How gut microbiome impacts neurological disorders

Recent animal studies have shown that the gut microbiome plays a key role in aspects of neurodevelopment, neuroinflammation and behavior, but animals are not the only ones whose central nervous system is greatly affected by the gut microbiome.

Due to the advances in and the reduced costs of sequencing and metabolomics technologies, bacteria has become much more prevalent in scientific research.

According to University College Cork professor of anatomy and neuroscience John F. Cryan, the disciplinary studies of neurology and microbiology do not normally overlap, except in various bacterial or viral infections of the central nervous system.

Over the past two decades, scientists have discovered that the trillions of microorganisms that reside within the gut, as well as the microbiome — or the genetic material of the microbiota — have key roles in maintaining homeostasis and in regulating major body systems.

Scientists have been focusing more on the microbiota-gut-brain axis — the bidirectional communication pathways between the gut bacteria and the CNS — as well as the different neurological disorders that could possibly be treated by the gut bacteria.

From 2013 to 2015, the United States National Institute of Mental Health, funded seven different pilot studies with donations of up to $1 million each to determine the different functions of the microbiome-gut-brain axis.

While some scientists are focused more on learning about this region of the body, others are more interested in learning about which neurological disorders the gut microbiome can cure and which ones it can cause.

A group of researchers at Baylor College of Medicine led by Shelly Buffington, an assistant professor at the University of Texas Medical Branch in Galveston, are using mouse models to determine if they can use certain types of bacteria to restore normal social behavior in those with autism spectrum disorder.

Their studies have shown that the administration of a single strain of Bacteroides fragilis or Lactobacillus reuteri could reverse many of the behavioral and gastrointestinal changes that are reported in both human and animal studies of ASD.

“Our work strengthens an emerging concept of a new frontier for the development of safe and effective therapeutics that target the gut microbiome with selective probiotic strains of bacteria or bacteria-inspired pharmaceuticals,” Buffington said.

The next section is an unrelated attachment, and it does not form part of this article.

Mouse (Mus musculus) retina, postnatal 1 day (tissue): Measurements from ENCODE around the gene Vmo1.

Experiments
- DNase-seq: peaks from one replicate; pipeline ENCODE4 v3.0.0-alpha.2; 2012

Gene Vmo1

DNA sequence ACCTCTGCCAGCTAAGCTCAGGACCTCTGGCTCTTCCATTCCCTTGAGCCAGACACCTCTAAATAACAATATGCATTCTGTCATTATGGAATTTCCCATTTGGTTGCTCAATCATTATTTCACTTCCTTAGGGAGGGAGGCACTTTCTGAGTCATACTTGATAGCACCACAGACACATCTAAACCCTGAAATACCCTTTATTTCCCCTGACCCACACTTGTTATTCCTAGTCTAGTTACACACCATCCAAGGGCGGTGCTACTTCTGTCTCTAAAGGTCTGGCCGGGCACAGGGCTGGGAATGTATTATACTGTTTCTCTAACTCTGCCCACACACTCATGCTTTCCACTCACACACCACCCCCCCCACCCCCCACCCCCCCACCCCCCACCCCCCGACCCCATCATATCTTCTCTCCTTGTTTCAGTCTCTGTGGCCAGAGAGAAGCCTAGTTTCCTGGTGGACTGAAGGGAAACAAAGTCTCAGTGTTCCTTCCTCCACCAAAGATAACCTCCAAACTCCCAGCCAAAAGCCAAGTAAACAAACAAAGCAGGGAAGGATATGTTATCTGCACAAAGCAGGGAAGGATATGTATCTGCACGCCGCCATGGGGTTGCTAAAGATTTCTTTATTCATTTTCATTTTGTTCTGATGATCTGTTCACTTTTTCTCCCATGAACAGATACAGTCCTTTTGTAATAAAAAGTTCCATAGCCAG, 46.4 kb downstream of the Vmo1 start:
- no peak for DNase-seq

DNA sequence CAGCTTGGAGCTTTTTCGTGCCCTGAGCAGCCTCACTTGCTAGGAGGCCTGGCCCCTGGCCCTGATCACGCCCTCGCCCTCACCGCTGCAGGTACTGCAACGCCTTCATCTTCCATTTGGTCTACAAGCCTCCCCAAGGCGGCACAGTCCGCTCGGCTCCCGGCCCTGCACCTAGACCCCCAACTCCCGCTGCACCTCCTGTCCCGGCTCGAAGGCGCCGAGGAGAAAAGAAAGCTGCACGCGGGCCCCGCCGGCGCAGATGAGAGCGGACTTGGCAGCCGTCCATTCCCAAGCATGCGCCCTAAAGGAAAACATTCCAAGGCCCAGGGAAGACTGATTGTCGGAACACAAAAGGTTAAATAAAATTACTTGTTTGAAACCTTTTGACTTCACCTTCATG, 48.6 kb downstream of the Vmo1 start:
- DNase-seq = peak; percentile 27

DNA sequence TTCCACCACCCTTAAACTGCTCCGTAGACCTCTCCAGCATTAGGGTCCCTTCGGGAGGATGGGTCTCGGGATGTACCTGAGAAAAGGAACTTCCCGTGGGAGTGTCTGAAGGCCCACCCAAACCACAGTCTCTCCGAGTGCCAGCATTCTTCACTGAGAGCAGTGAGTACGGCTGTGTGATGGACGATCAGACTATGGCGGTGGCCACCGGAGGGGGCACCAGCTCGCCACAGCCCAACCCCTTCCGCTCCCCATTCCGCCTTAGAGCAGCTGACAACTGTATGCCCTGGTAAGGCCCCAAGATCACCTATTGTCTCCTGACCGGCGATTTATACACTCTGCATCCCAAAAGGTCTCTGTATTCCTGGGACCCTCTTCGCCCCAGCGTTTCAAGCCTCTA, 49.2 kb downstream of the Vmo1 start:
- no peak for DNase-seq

Additionally, when combined, L. rhamnosus and L. helveticus have been described as being able to reverse stress-induced memory dysfunction in mice that had been infected by another bacterium — Citrobacter rodentium.

Meanwhile, a research team from Brigham and Women’s Hospital discovered that an astrocyte subpopulation serves as an anti-inflammatory function in the brain based on signals regulated by gut bacteria.

Results from this study show that interferon-gamma, a signaling molecule, was found to regulate TRAIL, or tumor necrosis factor-related apoptosis-inducing ligand, expression, while gut bacteria was discovered to induce the expression of these signaling molecules, in the cells that reach the meninges, and promote the anti-inflammatory activities of astrocytes.

From these results, researchers believe that a deeper understanding of the underlying mechanisms that are responsible for the activation of these astrocytes might be beneficial in treating other types of neurological disorders such as multiple sclerosis.

Yet, other studies are proving that gut microbes are not entirely beneficial. Another group of researchers found that microbes might be responsible for “hacking” into the reward system, stimulating cravings for certain foods, and new research demonstrates that particular changes in the gut microbiome can result in Alzheimer’s-like behavior.

According to a study published in the journal Scientific Reports led by scientists at Oregon Health and Science University, there is a correlation between the composition of the gut microbiome and the behavioral and cognitive performance of mice that are carrying genes associated with Alzheimer’s Disease

The researchers discovered that there is a relationship between the changes in the gut microbiome and epigenetic changes in neural tissue in the hippocampus, a region of the brain that plays a major role in learning and memory.

The study found that, “epigenetic mechanisms occurring in the brain, as well as alterations in the gut microbiome composition, might contribute to Alzheimer’s Disease.”

Alterations in the signaling of certain neurotransmitters, associated metabolites and neurotransmitter receptors have also been described in certain brain regions of the germ-free mice.

Research has also proven that when used at a young age, bacteria such as Bifidobacterium infantis can inflict various health problems, such as immune changes and anxiety-like behavior in adulthood.

Based on these recent findings in the relationship between the brain and the gut microbiome, scientists are looking to possibly “humanize” the gut microbiota, by possibly transplanting fecal microbiota from specific human conditions or from animal models of diseases.